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Solutions sought to abolish death penalty

Source: The Jakarta Post (22 December 2017)

Civil society in Southeast Asia must work on more engagement, smarter solutions and data transparency in order to stem the tide of regression in efforts to abolish the death penalty in the region.

"The kind of change we want, we need to make it happen," international law expert Seree Nonthasoot said in a speech in Jakarta on Thursday at the Regional Conference on the Situation of the Death Penalty in ASEAN held by the Coalition for the Abolition of the Death Penalty in ASEAN (CAPDA).

He proposed several things for the fight to abolish the death penalty, such as using the Sustainable Development Goals (SDGs) to attract ASEAN's attention. "Everyone in ASEAN loves SDGs. Goal 16 on access to justice will give you ammunition," he said. "Electrocution, gas, hanging, lethal injection, firing squad: Are these techniques for sustainability?"

Another way is by demanding transparency for penitentiaries.

"What we need is the numbers of prisoners on death row, the types of crimes carrying the death penalty, the means of commuting the death penalty, legal assistance and how many [death row inmates] are disabled," he said.

Nonthasoot highlighted the challenges that human rights defenders face in a region where only two countries have abolished capital punishment: Cambodia and the Philippines. He said the death penalty remains a sensitive topic.

"The only consensus we got is that we are going to study the treatment of those who have already been convicted [and sentenced to] the death penalty," he said, adding that he expect to launch the study in 2018.

In the past five years, more than 40 people have been executed in ASEAN, with many more waiting their turn on death row.

However, a worrying development in the region is the regression of the Philippines. The Philippine House of Representatives approved in March a proposal to reinstate capital punishment as part of President Rodrigo Duterte's main campaign promise to end crime and corruption.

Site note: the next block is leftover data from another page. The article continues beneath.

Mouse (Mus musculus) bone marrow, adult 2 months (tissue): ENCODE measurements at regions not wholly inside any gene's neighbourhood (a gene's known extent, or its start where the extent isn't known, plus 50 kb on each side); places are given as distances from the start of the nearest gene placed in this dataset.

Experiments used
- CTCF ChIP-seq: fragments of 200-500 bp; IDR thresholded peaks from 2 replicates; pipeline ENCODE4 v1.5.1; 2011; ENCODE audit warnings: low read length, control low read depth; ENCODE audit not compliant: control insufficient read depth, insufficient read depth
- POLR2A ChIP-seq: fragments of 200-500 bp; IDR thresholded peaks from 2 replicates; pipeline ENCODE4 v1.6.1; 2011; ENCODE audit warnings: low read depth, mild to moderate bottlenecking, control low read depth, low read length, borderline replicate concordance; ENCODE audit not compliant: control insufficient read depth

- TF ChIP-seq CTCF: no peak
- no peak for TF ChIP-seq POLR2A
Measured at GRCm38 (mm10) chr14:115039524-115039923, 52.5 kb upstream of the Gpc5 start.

Since Duterte took office in 2016, local media reported more than 8,000 deaths in his war on drugs.

CAPDA founder Rafendi Djamin called the development "ironic" considering that Manila was an exemplary case in ASEAN.

"It became a part of the international human rights commitment on the protocol where the death penalty is not part of the law anymore," he said. "But in the course of the year [...] we have had to make the Philippines a priority country for our work."

Rajiv Narayan, commissioner at the International Commission against the Death Penalty (ICDP), argued: "It's not enough to make a country an abolitionist; there are trends against it. We have to increase respect and protection for the right to life."

Narayan, who opened Thursday's conference, noted that a big part of his work with the ICDP to increase protection for the right to life involves engaging various countries and mapping out abolitionist and retentionist practices.

The primary rationale given in favor of the death penalty has always been that it deters crime. An official from the Indonesian Law and Human Rights Ministry, Mualimin Abdi, defended that rationale in Indonesia's case.

"The Indonesian Constitutional Court is of the opinion that the offenses punishable by death in Indonesia have met the standards of most serious crimes and that capital punishment is necessary for deterrence and that the reason is justified," he said.

"However the implementation of the death penalty is minimized in an effort to realize both interests of justice and fairness."

Indonesia resumed using the death sentence in 2013 following a four-year moratorium. In 2015, four people were executed, while at least 215 people remain on death row, according to CAPDA.

This post first appeared on Asia Death Penalty, please read the originial post: here

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Solutions sought to abolish death penalty


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